The standard hardbound version of this book will have the following qualities:

1. It will be printed in a smaller format, something closer to 8-1/2” x 11”.
2. It will be in black and white.
3. The plates will be published in reduced size to fit the smaller format.
4. The paper and binding will be similar to other Lost Art Press books – acid-free paper and Smythe-sewn binding.
5. We will have a pre-publication offer for this book when we get closer to the release date.
6. The book will be printed and bound entirely in the United States, like all Lost Art Press books.
7. This books will stay in print as long as we are in business.
8. The cost for this book will be about $60.
9. This book will be sold internationally through our retailers overseas. See our international retailers here.
10. We hope to have this book available in March 2013.

Frequently asked questions about the Roubo translation books:

Will there be Kindle and ePub versions of these books?
Yes, but I don’t know when they will be released. We want to ensure that the plates are extremely high in resolution so you can zoom as close as possible. As a result, we will have to electronically rebuild the books for Kindle and ePub. But I am confident this will happen.

Will you publish a CD or book of just the plates?
This is a common question, and the answer is: I don’t know. I’ve been staring at the plates alone for years. And while there is good information presented in them, things really come alive when you add the text. So my gut is to focus our efforts on ePub and Kindle versions of the book. That will make the plates portable, explorable and still understandable. I’m not saying we won’t offer the plates by themselves at some point, but it is not a high priority.

Will you publish translated books on architecture, carriage-making or garden woodwork?
If we do this it won’t be in the near future. These two books have consumed so much energy from so many people during the last four years that some of us need a break to pursue other projects that we have set aside in the name of Roubo. We are open to the idea of doing the other volumes, but we have a long list of things that have to be done prior.

Can my woodworking club/hospital/orphanage receive a free copy?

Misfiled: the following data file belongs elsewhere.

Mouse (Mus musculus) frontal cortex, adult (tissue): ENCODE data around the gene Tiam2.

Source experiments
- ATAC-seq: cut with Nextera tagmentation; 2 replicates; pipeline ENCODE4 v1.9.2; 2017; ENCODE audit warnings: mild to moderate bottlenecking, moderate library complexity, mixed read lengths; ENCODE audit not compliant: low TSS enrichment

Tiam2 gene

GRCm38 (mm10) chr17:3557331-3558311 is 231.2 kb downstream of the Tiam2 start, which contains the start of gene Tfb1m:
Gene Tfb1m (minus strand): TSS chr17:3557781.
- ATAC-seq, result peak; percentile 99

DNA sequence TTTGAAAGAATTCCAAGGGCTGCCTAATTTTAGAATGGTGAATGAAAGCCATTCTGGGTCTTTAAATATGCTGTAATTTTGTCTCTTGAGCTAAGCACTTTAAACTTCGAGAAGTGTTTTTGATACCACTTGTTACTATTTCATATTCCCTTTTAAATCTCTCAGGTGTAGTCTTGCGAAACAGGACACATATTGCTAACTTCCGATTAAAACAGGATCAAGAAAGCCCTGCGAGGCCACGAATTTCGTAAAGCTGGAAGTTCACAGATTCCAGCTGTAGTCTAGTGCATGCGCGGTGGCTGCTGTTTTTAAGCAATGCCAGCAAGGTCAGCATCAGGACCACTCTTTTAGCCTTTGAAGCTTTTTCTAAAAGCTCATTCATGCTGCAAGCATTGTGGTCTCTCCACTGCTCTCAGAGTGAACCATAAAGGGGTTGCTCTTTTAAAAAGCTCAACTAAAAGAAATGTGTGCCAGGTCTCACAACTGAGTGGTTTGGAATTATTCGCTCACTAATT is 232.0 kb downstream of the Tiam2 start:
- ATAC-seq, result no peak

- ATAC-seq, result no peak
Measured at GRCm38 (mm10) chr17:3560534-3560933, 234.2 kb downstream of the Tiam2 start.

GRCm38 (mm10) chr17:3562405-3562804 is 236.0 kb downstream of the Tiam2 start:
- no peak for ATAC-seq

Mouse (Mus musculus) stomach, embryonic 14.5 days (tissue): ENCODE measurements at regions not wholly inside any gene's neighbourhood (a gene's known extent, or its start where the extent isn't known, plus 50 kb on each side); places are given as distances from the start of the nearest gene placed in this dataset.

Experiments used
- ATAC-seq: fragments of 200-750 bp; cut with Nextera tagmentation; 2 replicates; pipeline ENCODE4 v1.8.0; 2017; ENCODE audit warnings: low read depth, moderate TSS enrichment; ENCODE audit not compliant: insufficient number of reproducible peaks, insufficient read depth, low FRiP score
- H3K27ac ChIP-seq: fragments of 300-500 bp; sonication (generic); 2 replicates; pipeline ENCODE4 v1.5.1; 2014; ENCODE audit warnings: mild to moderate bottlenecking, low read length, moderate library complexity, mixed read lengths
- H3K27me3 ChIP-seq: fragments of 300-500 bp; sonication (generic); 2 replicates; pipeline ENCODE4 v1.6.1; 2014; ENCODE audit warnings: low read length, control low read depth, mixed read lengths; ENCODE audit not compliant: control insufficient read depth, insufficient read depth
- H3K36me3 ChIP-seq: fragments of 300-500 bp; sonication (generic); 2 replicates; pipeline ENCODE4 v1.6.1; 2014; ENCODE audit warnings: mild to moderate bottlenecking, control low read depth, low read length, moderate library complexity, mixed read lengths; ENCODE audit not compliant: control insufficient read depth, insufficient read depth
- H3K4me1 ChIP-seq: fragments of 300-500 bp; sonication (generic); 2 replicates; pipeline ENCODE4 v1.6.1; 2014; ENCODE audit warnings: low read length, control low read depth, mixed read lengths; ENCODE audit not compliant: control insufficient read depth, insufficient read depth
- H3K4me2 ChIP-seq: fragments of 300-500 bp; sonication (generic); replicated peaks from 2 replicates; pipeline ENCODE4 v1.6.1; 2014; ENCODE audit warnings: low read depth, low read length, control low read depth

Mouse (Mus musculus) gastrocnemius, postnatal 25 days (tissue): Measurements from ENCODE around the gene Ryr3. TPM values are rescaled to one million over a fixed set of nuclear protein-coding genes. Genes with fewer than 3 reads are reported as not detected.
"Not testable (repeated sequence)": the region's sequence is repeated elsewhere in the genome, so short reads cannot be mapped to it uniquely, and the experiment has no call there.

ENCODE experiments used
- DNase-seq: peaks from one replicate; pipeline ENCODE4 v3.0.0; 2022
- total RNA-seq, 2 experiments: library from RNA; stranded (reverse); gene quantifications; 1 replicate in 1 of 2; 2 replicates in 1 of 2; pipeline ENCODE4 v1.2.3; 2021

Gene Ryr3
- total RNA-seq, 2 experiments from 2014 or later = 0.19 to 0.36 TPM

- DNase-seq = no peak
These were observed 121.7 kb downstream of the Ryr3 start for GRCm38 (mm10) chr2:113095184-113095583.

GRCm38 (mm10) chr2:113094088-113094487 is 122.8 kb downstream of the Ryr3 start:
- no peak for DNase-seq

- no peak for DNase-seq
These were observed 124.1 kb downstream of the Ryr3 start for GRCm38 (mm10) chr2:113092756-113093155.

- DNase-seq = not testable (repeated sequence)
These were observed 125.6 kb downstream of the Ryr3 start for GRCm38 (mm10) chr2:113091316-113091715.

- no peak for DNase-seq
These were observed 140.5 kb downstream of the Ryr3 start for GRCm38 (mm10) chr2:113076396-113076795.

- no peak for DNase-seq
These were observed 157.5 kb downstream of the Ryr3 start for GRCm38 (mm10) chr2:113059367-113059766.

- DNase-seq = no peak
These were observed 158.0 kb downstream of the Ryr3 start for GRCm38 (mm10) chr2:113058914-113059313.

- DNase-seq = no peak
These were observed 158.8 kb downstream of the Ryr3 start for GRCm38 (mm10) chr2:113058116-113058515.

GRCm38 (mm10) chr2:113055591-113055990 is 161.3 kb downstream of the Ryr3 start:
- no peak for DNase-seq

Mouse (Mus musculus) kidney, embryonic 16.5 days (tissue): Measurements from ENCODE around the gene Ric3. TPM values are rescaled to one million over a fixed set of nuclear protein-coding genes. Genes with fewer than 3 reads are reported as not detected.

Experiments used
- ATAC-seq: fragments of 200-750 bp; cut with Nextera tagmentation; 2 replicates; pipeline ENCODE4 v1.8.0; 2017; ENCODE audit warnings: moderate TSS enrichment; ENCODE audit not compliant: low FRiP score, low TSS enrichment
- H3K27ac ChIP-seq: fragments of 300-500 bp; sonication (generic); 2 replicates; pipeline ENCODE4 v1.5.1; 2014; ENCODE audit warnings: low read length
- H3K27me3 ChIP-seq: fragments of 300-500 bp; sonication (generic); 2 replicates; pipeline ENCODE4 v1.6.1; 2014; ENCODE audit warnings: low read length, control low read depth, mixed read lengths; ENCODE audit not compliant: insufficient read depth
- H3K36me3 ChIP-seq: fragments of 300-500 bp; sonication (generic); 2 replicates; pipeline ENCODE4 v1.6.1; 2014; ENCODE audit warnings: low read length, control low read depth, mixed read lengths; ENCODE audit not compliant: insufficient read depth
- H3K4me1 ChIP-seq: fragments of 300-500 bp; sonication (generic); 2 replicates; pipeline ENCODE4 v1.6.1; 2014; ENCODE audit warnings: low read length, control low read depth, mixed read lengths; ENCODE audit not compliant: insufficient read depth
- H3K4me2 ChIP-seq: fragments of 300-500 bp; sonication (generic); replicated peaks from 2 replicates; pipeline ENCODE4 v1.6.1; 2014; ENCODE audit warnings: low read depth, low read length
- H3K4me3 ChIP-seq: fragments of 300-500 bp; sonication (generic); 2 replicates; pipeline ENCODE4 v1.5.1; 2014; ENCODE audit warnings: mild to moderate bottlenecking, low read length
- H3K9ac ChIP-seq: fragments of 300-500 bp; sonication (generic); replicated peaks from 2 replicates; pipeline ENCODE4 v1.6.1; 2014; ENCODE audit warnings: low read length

Sad to say, no. We don’t take free tools, books or wood. We don’t carpet-bomb the media with free Lost Art Press books in the hope of a kind word. And we don’t discount our products or give them out for free.

Will you sell boxed sets of both books?
I don’t know. Maybe.

Can I buy the book and electronic edition at a discount?
We don’t bundle our products much. In general, our philosophy is to offer our products at the best price possible. We don’t jack up the price of our products so we can give you a discount on a bundle of several products. We prefer to have a price, stick to it and charge everyone the same price. We don’t want to spend our time (or yours) playing games with the numbers. We’d rather be woodworking or making books.

$400? What the heck?
OK, $300 is a lot of money. So I guess that $400 is a bit more.

No one is going to get a big paycheck for this book. Don and his team should have spent their time in law school instead of translating Roubo (if they wanted to get rich, that is). All woodworking books and magazines are works of love. They are the most difficult thing to publish (except for peer-reviewed medical literature). You do this because you love it. I can look anyone in the eye and ask $400 for this book.

And if you don’t like the price, wait a few years. I’m sure it will go down and you can score it on AbeBooks for $20. </sarcasm>

— Christopher Schwarz

About Chris Schwarz

Publisher of woodworking books and DVDs specializing in hand tool techniques.
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21 Responses to FAQ: ‘To Make as Perfectly as Possible’